Many adolescents engage in sexual activity but may not be fully informed about contraception, pregnancy, and sexually transmitted diseases Overview of Sexually Transmitted Diseases (STDs) Sexually transmitted (venereal) diseases are infections that are typically, but not exclusively, passed from person to person through sexual contact. Sexually transmitted diseases may be caused... read more , including hepatitis C Hepatitis C, Acute Acute hepatitis C is inflammation of the liver that is caused by the hepatitis C virus and that lasts from a few weeks up to 6 months. Hepatitis C is spread through contact with blood or other... read more and human immunodeficiency virus (HIV) infection Human Immunodeficiency Virus (HIV) Infection Human immunodeficiency virus (HIV) infection is a viral infection that progressively destroys certain white blood cells and can cause acquired immunodeficiency syndrome (AIDS). HIV is transmitted... read more . Impulsivity, lack of planning, and concurrent drug and alcohol use decrease the likelihood that adolescents will use birth control and barrier protection (such as condoms).
(See also Introduction to Problems in Adolescents Introduction to Problems in Adolescents For most children, adolescence is a period of good physical health. The most common problems during adolescence relate to Growth and development School Childhood illnesses that continue into... read more .)
Contraception in adolescents
Any of the adult contraceptive methods Overview of Contraception Contraception is prevention of fertilization of an egg by a sperm (conception) or prevention of attachment of the fertilized egg to the lining of the uterus (implantation). Contraception is... read more may be used by adolescents, but the most common problem is adherence. For example, some adolescent girls forget to take daily oral contraceptives or stop using them entirely and may not substitute another form of birth control. Although male condoms are the most frequently used form of contraception, there are still perceptions that may inhibit consistent use (for example, that condom use decreases pleasure and interferes with “romantic love”). Some girls also are shy about asking male partners to use condoms during sex. Longer-term forms of contraception, such as getting injections every 3 months, have recently become more popular with adolescent girls.
Pregnancy can be a source of significant emotional stress for adolescents.
Pregnant adolescents and their partners tend to drop out of school or job training, thus worsening their economic status, lowering their self-esteem, and straining personal relationships. Pregnant adolescents (who account for 13% of all pregnancies in the United States) are less likely than adults to get prenatal care, resulting in poorer pregnancy outcomes, such as higher rates of premature birth Premature Newborn A premature newborn is a baby delivered before 37 weeks of gestation. Depending on when they are born, premature newborns have underdeveloped organs, which may not be ready to function outside... read more . Pregnant adolescents, particularly the very young and those who are not receiving prenatal care, are more likely than women in their 20s to have medical problems such as anemia Anemia During Pregnancy Anemia occurs in up to one third of women during the 3rd trimester. The most common causes of anemia are Iron deficiency Folate deficiency (See also Anemia.) If women have a hereditary anemia... read more (when the body does not have enough healthy red blood cells) and preeclampsia Preeclampsia and Eclampsia Preeclampsia is new high blood pressure or worsening of existing high blood pressure that is accompanied by excess protein in the urine and that develops after the 20th week of pregnancy. Eclampsia... read more (high blood pressure and protein in the urine that can stress the fetus).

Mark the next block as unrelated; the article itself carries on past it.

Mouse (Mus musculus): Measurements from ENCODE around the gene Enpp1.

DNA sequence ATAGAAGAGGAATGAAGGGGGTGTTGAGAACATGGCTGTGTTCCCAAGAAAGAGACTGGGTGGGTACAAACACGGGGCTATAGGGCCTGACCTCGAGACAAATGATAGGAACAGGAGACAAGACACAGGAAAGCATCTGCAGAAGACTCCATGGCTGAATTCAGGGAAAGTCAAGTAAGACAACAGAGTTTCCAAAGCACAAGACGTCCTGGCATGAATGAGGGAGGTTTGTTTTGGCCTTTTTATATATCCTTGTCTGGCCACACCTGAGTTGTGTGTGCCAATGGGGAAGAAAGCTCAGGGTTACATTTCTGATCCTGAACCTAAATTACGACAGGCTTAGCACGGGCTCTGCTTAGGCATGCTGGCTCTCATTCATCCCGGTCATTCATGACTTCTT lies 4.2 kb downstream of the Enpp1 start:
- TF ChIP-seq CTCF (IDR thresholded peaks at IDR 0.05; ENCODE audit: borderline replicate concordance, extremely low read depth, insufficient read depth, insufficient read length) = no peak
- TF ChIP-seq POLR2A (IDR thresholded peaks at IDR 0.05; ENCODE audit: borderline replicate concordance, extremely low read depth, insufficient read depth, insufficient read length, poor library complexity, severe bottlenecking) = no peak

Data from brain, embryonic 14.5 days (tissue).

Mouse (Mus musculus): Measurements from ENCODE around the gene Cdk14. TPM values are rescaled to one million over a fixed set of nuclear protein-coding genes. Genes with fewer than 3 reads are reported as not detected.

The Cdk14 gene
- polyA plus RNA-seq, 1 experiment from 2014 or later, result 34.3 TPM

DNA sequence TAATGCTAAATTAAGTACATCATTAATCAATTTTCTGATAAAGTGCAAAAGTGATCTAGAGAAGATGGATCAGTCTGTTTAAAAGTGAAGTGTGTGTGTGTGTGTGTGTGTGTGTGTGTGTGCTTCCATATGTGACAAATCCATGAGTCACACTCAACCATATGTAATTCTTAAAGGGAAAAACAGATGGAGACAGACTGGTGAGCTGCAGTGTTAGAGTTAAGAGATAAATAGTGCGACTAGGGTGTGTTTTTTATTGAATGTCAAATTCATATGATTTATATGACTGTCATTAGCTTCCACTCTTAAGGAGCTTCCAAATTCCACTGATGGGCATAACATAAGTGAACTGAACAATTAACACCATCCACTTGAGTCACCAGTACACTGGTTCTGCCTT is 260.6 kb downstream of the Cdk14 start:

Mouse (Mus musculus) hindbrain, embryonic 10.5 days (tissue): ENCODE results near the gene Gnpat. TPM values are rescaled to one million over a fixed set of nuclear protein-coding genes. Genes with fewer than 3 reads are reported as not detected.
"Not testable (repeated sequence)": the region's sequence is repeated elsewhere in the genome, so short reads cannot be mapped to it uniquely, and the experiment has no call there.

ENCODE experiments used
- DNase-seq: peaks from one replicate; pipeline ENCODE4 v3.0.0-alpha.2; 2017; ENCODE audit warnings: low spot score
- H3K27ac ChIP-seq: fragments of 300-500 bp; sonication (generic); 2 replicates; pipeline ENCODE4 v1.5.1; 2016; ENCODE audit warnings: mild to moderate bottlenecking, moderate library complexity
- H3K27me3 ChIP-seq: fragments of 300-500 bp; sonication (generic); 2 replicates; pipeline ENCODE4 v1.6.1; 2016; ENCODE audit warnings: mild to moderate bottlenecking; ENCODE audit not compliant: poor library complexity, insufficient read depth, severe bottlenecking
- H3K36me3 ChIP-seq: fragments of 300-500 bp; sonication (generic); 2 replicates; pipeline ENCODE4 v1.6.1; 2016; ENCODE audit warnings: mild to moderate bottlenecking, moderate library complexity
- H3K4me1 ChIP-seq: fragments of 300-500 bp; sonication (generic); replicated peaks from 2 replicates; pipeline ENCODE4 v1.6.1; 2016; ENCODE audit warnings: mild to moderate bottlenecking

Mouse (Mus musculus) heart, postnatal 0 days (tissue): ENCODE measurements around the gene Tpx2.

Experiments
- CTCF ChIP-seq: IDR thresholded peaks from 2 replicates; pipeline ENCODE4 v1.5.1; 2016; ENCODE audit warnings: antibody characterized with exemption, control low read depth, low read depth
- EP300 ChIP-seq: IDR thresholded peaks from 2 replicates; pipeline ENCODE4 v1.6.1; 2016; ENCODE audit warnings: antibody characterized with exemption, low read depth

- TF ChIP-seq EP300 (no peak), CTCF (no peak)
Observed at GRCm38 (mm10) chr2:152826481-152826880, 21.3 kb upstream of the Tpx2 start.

Infants of young mothers (especially mothers younger than 15 years) are more likely to be born prematurely and to have a low birth weight. However, with proper prenatal care, older adolescents have no higher risk of pregnancy problems than adults from similar backgrounds.
The adolescent may decide to terminate the pregnancy. Having an abortion Abortion Induced abortion is the intentional ending of a pregnancy by surgery or drugs. A pregnancy may be ended by surgically removing the contents of the uterus or by taking certain drugs. Complications... read more does not remove the psychologic problems of an unwanted pregnancy—either for the adolescent girl or her partner. Emotional crises may occur
When pregnancy is diagnosed
When the decision to have an abortion is made
Immediately after the abortion is done
When the baby would have been born
When the anniversaries of that date occur
A pregnant adolescent may choose to give up a child voluntarily (adoption Adoption Adoption is the legal process of adding a person to an existing family. All adoptions must be validated by a court of law. Adoption, unlike foster care, is meant to be permanent. The goal of... read more ) or raise the child herself or together with the child's father, often with support of family members.
All of the options cause emotional stress. Family counseling and education about contraceptive methods, for both the girl and her partner, can be very helpful.
Parents may have different reactions when their daughter says she is pregnant or their son says he has impregnated someone. Emotions may range from excitement to apathy, disappointment, or anger. It is important for parents to express their support and willingness to help the adolescent sort through his or her choices. Parents and adolescents need to communicate openly about abortion, adoption, and parenthood—all tough options for the adolescent to struggle with alone.